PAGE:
After adjective ending in -ed like amazed, disgusted what preposition I have to put after? For example: I am bored OF/BY the maths test/my friend Luca. Are there any rules for this construction?

2 Answers 2


There are no rules. Learn each expression in examples to help you remember the preposition. (bored with/by, interested in, etc.)

There is an explanation, however, for adjectives ending in -ed and -ing, as mentioned in the title of the post. An adjective ending in -ing describes what the noun is, so the lecture is boring,interesting, etc. An adjective ending in -ed is how you feel, so you feel bored with/by the lecture, or you're interested in the lecture, etc., but there are, of course, other suffixes for adjectives, such as -able, -ible,-ful, -ic, -ive, -less, and -ous, that may describe what something is, or how you feel. Examples help to learn these adjectives, and there are exceptions to almost every rule.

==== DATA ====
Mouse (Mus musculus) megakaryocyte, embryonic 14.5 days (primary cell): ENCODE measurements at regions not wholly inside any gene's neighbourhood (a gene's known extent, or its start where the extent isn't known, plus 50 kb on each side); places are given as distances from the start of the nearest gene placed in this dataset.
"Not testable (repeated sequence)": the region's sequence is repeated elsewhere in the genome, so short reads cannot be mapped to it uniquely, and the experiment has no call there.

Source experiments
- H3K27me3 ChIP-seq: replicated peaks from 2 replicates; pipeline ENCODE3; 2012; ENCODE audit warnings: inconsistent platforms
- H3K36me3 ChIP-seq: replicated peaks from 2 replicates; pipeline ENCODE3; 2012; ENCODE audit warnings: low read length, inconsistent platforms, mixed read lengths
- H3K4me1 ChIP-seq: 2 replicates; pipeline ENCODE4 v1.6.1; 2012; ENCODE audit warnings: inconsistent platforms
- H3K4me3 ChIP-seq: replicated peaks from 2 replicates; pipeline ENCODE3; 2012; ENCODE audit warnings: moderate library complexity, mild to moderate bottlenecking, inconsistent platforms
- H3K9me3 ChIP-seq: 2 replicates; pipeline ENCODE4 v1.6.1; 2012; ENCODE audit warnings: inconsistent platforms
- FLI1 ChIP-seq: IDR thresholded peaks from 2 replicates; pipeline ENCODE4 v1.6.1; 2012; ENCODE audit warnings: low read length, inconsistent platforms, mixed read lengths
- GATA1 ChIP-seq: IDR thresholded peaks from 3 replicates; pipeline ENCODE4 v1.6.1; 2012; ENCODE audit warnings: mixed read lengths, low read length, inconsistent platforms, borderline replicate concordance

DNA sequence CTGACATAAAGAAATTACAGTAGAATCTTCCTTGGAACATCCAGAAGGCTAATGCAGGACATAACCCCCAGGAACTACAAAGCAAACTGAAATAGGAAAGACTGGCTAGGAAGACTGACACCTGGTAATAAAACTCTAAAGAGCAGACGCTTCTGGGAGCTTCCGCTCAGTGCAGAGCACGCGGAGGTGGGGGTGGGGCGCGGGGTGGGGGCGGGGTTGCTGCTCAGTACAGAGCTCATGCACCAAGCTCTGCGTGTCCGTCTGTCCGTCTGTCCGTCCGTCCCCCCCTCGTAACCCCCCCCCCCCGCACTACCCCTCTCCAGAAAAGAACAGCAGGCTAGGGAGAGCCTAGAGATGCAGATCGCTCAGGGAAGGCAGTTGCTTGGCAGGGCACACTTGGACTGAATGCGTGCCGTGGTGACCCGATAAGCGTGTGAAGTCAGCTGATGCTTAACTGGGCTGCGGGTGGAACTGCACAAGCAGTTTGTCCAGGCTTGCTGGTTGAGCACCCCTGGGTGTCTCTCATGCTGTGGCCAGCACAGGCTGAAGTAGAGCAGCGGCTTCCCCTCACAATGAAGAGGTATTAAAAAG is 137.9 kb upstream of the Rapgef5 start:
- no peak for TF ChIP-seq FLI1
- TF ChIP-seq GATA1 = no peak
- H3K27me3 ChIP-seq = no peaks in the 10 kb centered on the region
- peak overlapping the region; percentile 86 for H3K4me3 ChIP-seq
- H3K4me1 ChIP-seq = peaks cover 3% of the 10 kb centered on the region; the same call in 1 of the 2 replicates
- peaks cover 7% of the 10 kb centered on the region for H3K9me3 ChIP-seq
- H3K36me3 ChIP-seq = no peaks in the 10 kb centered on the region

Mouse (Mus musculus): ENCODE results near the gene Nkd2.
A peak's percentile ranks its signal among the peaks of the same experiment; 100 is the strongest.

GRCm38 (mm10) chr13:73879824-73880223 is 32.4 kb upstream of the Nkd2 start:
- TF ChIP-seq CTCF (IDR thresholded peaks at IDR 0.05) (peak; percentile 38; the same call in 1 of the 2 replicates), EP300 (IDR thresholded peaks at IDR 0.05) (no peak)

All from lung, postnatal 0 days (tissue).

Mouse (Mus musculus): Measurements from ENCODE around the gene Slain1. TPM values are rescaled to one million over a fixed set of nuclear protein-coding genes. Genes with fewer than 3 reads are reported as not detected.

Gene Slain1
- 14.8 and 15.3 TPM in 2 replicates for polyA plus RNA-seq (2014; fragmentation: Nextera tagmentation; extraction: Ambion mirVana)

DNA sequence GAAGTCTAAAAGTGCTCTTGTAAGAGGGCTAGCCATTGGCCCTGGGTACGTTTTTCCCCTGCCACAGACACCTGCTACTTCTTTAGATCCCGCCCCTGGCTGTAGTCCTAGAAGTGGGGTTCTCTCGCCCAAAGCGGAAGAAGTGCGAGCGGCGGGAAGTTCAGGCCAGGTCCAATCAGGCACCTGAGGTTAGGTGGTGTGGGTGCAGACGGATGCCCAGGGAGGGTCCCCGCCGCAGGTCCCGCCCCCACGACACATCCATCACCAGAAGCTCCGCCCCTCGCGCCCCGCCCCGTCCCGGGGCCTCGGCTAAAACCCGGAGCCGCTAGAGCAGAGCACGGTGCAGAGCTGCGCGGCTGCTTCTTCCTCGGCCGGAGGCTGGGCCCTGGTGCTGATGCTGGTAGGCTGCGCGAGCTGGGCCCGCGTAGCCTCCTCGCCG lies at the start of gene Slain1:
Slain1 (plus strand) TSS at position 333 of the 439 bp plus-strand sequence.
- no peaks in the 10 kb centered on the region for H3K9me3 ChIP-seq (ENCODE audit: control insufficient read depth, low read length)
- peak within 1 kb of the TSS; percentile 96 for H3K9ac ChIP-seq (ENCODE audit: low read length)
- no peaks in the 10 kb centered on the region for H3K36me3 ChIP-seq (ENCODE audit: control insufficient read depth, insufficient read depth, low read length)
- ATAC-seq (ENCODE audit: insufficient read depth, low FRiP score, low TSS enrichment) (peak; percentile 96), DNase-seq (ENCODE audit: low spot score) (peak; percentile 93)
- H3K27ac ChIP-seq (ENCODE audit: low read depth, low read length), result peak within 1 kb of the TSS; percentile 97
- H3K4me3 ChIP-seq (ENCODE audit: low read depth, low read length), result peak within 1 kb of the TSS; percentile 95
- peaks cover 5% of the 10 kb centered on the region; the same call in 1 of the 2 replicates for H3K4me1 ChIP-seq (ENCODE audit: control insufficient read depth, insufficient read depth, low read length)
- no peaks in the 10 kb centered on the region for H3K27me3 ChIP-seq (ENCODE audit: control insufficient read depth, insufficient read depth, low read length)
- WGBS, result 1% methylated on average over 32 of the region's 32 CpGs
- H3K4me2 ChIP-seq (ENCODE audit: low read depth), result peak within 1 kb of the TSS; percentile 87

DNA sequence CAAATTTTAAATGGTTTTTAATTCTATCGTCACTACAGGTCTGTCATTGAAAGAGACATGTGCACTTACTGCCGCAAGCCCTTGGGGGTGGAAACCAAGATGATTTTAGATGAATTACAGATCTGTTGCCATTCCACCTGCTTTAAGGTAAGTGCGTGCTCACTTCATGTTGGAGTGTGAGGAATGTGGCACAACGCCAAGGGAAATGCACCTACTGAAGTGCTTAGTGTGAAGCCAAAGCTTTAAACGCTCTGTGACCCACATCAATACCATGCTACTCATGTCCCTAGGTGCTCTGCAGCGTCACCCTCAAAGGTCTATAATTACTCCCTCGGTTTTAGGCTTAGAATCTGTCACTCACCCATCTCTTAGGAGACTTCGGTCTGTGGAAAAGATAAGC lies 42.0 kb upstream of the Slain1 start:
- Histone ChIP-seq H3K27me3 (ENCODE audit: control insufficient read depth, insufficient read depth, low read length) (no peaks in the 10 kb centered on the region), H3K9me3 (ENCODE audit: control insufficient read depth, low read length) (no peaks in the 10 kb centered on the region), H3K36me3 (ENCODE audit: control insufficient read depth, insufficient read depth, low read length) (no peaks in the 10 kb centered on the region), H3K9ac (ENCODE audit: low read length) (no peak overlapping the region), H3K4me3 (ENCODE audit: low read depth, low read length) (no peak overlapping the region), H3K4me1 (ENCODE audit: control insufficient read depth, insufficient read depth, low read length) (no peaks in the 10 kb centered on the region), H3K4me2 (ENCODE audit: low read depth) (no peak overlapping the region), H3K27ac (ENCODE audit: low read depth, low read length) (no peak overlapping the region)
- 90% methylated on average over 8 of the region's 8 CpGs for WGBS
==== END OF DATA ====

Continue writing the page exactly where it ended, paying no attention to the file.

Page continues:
• 4
    @VarunKN Hmm, how does this not answer the question? She asked "are there any rules?" and he said "no, there aren't". The answer may be wrong, but it's a direct answer.
    – Jay
    May 12, 2016 at 13:17
  • 2
    @VarunKN Unhappily, the answer is not only to the point but entirely correct. May 12, 2016 at 15:35

As said, no rules. It's just vocabulary.
Common prepositions are about, with & of. Some examples include:

  1. confused/guilty/depressed/relieved/angry about.
  2. pleased/fed up/satisfied/irritated/bored with.
  3. jealous/proud/afraid/ashamed/scared of.

The problem is that the preposition is fixed, so if you try to use another one, it won't work, specially when doing a test.

  • 1
    Yes, but bored of is just as idiomatic, depending on the context. May 12, 2016 at 16:42
  • I can be pleased by, bored of, depressed over et. al. The preposition isn't fixed - there's actually quite a bit of variation colloquially.
    – ColleenV
    May 12, 2016 at 17:13
  • @ColleenV Interesting, but are they gramatically correct?
    – Schwale
    May 12, 2016 at 17:15
  • Yes, they're grammatical, but then again there are plenty of grammatical sentences that are completely meaningless. If you say "I'm bored of you and your comments" I will understand your meaning just as well as "bored with you" and I wouldn't even think to argue with you about your choice of preposition :)
    – ColleenV
    May 12, 2016 at 17:33
  • @ColleenV Nice, the thing is that tests are very strict, so I mostly stick to the rules.
    – Schwale
    May 12, 2016 at 17:35

You must log in to answer this question.

Not the answer you're looking for? Browse other questions tagged .